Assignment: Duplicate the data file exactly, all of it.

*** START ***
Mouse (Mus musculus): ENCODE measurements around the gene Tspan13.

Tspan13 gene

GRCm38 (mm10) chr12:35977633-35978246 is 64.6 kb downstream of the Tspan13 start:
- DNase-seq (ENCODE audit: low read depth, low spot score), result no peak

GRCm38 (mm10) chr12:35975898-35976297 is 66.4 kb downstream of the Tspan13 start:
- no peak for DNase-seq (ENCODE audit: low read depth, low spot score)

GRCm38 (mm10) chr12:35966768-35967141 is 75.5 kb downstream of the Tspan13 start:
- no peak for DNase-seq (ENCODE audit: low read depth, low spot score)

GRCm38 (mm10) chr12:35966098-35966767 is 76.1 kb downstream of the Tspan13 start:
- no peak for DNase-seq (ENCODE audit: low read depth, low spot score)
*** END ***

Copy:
Mouse (Mus musculus): ENCODE measurements around the gene Tspan13.

Tspan13 gene

GRCm38 (mm10) chr12:35977633-35978246 is 64.6 kb downstream of the Tspan13 start:
- DNase-seq (ENCODE audit: low read depth, low spot score), result no peak

GRCm38 (mm10) chr12:35975898-35976297 is 66.4 kb downstream of the Tspan13 start:
- no peak for DNase-seq (ENCODE audit: low read depth, low spot score)

GRCm38 (mm10) chr12:35966768-35967141 is 75.5 kb downstream of the Tspan13 start:
- no peak for DNase-seq (ENCODE audit: low read depth, low spot score)

GRCm38 (mm10) chr12:35966098-35966767 is 76.1 kb downstream of the Tspan13 start:
- no peak for DNase-seq (ENCODE audit: low read depth, low spot score)